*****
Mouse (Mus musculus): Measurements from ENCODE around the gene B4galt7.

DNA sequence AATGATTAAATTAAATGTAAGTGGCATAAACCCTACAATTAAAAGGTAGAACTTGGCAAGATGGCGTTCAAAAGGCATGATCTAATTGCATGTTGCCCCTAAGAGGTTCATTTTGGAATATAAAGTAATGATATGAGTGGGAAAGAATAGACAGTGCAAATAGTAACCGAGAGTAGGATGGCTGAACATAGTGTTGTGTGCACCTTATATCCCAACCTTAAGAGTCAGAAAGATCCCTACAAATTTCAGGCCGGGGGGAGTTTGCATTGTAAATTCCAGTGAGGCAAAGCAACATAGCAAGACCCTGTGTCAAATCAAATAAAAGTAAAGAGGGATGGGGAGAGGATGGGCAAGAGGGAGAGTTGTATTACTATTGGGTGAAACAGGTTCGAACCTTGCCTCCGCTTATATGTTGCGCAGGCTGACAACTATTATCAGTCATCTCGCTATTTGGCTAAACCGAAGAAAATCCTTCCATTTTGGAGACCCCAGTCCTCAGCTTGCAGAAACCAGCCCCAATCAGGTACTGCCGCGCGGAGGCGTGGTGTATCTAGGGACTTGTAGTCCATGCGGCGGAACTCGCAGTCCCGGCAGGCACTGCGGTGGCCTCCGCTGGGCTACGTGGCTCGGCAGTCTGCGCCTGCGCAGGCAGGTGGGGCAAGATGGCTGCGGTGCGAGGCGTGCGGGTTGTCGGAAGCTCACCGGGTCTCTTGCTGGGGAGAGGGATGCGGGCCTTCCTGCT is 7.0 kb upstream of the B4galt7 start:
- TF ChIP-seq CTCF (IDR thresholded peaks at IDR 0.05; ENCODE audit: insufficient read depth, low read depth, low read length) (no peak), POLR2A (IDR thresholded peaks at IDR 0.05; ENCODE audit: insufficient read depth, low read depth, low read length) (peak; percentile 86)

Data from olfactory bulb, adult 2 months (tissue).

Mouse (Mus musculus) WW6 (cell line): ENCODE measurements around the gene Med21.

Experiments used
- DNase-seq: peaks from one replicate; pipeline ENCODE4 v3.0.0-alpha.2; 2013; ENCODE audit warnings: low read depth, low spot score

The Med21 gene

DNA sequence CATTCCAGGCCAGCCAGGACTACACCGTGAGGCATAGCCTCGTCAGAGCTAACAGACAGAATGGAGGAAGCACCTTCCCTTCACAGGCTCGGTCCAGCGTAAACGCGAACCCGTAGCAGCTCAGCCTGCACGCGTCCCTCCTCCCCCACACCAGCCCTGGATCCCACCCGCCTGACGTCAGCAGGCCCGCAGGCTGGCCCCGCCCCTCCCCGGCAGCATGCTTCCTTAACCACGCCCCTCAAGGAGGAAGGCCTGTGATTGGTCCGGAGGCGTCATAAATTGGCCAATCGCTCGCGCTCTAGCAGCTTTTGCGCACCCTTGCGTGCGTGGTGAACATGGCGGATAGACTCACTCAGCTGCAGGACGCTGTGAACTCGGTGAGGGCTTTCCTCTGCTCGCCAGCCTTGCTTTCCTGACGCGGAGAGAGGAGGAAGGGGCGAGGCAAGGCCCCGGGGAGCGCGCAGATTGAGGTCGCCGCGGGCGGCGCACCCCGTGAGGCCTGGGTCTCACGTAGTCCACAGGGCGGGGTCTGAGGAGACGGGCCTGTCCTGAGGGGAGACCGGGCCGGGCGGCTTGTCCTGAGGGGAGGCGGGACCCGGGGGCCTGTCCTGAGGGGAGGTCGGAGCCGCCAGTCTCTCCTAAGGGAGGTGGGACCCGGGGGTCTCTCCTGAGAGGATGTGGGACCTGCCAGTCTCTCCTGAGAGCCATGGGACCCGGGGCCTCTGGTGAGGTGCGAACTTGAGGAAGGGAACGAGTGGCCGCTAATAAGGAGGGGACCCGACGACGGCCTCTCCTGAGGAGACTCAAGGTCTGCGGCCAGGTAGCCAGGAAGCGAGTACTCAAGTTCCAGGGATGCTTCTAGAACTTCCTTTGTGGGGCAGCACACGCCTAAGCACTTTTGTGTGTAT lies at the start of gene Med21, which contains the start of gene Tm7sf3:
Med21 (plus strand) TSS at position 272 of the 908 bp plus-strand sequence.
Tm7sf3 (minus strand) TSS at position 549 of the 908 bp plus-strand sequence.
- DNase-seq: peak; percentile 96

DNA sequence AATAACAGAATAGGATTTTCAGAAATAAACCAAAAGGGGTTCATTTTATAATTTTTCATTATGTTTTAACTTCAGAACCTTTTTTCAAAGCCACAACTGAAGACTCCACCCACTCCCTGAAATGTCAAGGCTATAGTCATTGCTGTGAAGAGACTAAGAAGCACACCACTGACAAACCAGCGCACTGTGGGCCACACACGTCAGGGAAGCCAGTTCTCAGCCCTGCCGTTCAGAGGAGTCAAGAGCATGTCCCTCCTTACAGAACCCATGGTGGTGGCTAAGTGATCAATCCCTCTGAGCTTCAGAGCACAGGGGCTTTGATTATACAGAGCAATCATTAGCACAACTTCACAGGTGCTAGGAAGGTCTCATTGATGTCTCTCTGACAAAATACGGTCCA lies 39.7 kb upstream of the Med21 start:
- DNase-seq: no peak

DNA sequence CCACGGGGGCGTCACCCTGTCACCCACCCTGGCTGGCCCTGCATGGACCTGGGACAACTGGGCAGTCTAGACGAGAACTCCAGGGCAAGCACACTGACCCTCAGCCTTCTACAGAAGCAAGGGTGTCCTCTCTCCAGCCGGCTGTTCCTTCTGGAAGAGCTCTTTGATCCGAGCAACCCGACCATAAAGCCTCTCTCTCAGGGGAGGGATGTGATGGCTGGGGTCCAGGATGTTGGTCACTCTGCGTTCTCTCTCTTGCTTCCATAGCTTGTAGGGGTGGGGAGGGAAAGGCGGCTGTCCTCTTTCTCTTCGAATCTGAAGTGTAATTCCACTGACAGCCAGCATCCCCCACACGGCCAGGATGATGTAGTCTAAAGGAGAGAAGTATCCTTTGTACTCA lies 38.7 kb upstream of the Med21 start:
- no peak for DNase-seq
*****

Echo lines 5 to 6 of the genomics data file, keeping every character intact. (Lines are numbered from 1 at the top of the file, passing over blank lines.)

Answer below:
Mouse (Mus musculus) WW6 (cell line): ENCODE measurements around the gene Med21.

Experiments used